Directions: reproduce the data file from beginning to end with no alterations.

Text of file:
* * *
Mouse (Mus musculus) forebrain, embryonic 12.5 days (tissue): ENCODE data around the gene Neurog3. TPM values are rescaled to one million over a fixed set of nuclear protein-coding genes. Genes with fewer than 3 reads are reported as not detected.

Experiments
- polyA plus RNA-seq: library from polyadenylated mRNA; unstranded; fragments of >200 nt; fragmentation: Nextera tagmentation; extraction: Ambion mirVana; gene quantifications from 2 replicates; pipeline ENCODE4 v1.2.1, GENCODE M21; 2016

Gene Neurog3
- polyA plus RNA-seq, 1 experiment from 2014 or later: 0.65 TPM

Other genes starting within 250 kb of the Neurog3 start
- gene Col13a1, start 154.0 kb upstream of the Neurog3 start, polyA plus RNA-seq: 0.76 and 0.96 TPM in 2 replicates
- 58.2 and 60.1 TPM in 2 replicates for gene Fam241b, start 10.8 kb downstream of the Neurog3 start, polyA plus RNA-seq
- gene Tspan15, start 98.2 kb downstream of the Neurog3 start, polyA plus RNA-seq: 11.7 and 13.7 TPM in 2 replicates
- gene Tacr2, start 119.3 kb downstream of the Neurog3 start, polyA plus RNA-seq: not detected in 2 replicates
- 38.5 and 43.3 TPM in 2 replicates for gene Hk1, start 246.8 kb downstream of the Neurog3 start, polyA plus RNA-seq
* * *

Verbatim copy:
Mouse (Mus musculus) forebrain, embryonic 12.5 days (tissue): ENCODE data around the gene Neurog3. TPM values are rescaled to one million over a fixed set of nuclear protein-coding genes. Genes with fewer than 3 reads are reported as not detected.

Experiments
- polyA plus RNA-seq: library from polyadenylated mRNA; unstranded; fragments of >200 nt; fragmentation: Nextera tagmentation; extraction: Ambion mirVana; gene quantifications from 2 replicates; pipeline ENCODE4 v1.2.1, GENCODE M21; 2016

Gene Neurog3
- polyA plus RNA-seq, 1 experiment from 2014 or later: 0.65 TPM

Other genes starting within 250 kb of the Neurog3 start
- gene Col13a1, start 154.0 kb upstream of the Neurog3 start, polyA plus RNA-seq: 0.76 and 0.96 TPM in 2 replicates
- 58.2 and 60.1 TPM in 2 replicates for gene Fam241b, start 10.8 kb downstream of the Neurog3 start, polyA plus RNA-seq
- gene Tspan15, start 98.2 kb downstream of the Neurog3 start, polyA plus RNA-seq: 11.7 and 13.7 TPM in 2 replicates
- gene Tacr2, start 119.3 kb downstream of the Neurog3 start, polyA plus RNA-seq: not detected in 2 replicates
- 38.5 and 43.3 TPM in 2 replicates for gene Hk1, start 246.8 kb downstream of the Neurog3 start, polyA plus RNA-seq